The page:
Understanding how gene regulation evolves and the effect of DNA sequence changes in controlling when genes are switched on.

Promoter sequences are rapidly evolving

Figure 1. Distributions of core promoter corrected substitution rate ratios for primary TSSs that are orthologous between human and mouse (n = 1,190). The vertical black/red bar shows the distribution median (vertical black/red bar). (Schroder et al 2012).

Our research group has a well-established interest in the evolution of promoter sequences (Taylor et al 2006; Taylor et al 2008; Semple and Taylor 2009). We are members of the international FANTOM consortium, which we have been contributing to for over a decade (Okazaki et al 2002; Carninci et al 2005; Carninci et al, 2006; Suzuki et al, 2009; Forrest et al 2014). We also reported that divergent expression between humans and mice was not associated with concomitant sequence changes at the core promoter (Figure 1; Schroder et al 2012). Similarly, those promoters which show conserved expressed in the testis show an increased rate of nucleotide substitution upstream of the core promoter, which is consistent with an increased mutation rate at these regions (Young et al 2015). We are currently investigating the molecular mechanisms which drive this mutational pressure within the mammalian germline.



Figure 2. Proportion of promoters displaying various evolutionary outcomes in human and mouse. Samples are ordered by rank of human:mouse average promoter count per sample. The white line denotes the number of promoters with that tisuse bias or expression profile (right axis). (Young et al 2015).

We have extended our work on promoter evolution to investigate the complete gain and loss of functional promoters in both the human and mouse lineages (Forrest et al 2014), where we found that is remarkably common and can be detected at over 50% of genes shared between human and mouse (Figure 2; Young et al 2015). These turnover events are concentrated within the testis and immune systems and are enriched at genes which show evidence for positive selection acting on their coding sequences, which suggests that some of these may be evolving adaptively (Young, 2016). Our current work is using promoter catalogues from ever more distant species to determine the frequency and importance of promoter birth and death within conserved, ancestral DNA sequence.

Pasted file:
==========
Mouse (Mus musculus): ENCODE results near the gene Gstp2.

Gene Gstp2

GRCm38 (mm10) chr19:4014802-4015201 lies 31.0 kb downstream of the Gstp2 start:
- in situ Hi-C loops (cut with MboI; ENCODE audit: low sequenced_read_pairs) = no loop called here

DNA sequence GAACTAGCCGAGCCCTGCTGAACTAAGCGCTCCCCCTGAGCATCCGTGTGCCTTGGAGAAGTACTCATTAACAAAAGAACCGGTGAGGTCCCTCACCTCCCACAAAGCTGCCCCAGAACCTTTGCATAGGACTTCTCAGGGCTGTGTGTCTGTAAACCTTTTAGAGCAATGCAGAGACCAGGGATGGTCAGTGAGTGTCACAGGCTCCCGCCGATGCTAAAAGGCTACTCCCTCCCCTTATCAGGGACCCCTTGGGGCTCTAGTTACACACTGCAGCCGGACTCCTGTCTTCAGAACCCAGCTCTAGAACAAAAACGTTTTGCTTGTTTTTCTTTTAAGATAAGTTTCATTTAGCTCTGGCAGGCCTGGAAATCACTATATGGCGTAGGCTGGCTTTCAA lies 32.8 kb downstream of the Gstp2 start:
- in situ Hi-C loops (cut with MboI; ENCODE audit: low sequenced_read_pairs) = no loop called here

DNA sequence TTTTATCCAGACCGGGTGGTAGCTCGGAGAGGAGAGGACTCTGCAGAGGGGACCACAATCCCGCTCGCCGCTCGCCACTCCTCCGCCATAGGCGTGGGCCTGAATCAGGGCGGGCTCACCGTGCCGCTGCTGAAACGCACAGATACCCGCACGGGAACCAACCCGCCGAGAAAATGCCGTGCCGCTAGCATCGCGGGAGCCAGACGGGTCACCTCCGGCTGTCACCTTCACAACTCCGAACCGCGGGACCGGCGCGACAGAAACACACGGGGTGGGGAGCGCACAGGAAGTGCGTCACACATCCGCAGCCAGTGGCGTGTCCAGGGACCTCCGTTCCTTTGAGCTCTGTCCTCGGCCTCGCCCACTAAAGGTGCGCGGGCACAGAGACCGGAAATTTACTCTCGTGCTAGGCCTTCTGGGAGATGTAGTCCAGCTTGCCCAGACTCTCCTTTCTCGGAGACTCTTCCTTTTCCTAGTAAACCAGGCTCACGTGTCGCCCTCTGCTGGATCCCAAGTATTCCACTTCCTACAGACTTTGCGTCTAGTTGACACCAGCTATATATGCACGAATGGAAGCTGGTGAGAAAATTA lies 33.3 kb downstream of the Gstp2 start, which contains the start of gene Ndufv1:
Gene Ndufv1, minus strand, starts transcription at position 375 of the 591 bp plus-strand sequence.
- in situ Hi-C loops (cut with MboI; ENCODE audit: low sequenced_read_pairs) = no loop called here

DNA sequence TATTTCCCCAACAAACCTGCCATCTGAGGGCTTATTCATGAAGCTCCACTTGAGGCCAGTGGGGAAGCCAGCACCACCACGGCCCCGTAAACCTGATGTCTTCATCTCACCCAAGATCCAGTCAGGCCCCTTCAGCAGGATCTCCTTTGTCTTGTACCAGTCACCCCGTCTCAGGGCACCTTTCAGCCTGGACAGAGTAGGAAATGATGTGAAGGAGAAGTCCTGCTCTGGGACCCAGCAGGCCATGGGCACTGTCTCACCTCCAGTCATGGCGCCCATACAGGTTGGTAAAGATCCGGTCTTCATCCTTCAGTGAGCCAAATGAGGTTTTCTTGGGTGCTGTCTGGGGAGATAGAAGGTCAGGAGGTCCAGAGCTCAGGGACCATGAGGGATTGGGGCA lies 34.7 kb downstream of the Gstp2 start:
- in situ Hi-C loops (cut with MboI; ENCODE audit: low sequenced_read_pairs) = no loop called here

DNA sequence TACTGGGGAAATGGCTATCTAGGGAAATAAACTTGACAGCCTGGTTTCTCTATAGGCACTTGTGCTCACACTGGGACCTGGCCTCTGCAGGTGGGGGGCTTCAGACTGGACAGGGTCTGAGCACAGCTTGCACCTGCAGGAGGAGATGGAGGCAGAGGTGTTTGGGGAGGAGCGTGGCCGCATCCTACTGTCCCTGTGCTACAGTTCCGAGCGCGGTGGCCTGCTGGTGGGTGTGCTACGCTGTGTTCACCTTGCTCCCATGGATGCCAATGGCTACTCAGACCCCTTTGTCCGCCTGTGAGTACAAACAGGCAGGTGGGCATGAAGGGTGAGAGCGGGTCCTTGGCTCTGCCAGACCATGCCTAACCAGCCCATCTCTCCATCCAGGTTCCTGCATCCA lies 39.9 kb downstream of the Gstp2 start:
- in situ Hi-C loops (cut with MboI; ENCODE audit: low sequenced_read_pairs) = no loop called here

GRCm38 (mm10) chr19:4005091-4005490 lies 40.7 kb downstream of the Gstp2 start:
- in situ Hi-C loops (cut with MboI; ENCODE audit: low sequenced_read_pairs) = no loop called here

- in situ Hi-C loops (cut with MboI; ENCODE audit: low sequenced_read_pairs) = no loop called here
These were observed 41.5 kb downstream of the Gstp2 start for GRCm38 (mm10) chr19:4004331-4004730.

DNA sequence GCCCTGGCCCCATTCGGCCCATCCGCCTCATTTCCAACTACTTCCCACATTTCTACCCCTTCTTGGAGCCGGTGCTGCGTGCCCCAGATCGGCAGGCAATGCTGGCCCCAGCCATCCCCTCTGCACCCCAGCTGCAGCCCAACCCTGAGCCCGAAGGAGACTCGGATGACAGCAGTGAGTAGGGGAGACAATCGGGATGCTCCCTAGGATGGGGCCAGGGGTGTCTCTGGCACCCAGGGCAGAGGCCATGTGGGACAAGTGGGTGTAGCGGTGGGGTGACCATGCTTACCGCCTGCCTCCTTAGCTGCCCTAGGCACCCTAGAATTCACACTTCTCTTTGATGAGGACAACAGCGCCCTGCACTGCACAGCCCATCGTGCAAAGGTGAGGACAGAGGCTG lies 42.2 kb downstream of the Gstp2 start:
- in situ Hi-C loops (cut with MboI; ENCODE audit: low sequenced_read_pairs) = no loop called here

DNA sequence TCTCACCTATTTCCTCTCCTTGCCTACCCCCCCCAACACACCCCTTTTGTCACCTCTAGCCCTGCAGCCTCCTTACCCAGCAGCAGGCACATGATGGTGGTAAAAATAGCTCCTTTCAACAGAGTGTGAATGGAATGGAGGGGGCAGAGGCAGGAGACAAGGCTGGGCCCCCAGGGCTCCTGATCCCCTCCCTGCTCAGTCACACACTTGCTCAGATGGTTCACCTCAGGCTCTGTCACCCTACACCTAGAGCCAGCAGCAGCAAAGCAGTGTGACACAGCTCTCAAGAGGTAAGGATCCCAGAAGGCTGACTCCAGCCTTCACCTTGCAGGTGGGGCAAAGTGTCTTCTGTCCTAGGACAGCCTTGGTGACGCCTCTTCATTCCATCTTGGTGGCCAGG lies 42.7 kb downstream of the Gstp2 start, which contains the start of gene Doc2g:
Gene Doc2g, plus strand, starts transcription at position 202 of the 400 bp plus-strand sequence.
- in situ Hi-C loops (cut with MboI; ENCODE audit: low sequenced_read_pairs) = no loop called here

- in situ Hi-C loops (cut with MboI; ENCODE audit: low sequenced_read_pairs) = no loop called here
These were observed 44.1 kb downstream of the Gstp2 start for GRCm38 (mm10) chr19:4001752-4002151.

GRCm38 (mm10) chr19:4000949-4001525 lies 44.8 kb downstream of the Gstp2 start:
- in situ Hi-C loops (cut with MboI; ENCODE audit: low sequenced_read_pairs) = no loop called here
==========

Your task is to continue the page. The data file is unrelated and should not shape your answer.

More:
The gain and loss of long-range regulatory elements

The gain and loss of long-range regulatory elements is also a common occurrence in the genome as demonstrated in macrophages by our recent work in collaboration with Wendy Bickmore’s lab at the Human Genetics Unit and David Hume’s lab at the Roslin Institute. Unlike at promoters, the turnover of binding sites for the glucocorticoid receptor is directly associated with divergent transcriptional responses to glucocorticoid stimulation (Jubb, Young 2016) in both human and mouse macrophages.

The role of enhancer RNAs (eRNAs) in gene regulation


Figure 3. Bidirectional transcription initiates around DHSs but is not a specific mark of active enhancers. Solid lines consider transcription initiation from the positive strand around DHS midpoints (x = 0) and dashed lines show transcription initiation from the negative strand. (bioRxiv).

Bidirectional transcription has been widely reported to emanate from enhancers, a specific class of noncoding regulatory element which positively drive gene expression from a distance. We have observed this transcriptional signal to be neither specific nor sufficient for identifying active regulatory regions with enhancer activity (Figure 3; bioRxiv preprint).  An ongoing project in the group is further investigating the precise temporal relationships between eRNA transcription, enhancer activity and gene regulation.

Nuclear export

We work in collaboration with researchers in Grzegorz Kudla’s group  to study post-transcriptional regulation of gene expression. By combining transcript sequence features, e.g. GC content, with genome-wide measures of gene expression and nuclear export of transcripts we hope to understand the rules which regulate differential gene expression across the genome, and how these can be disrupted in disease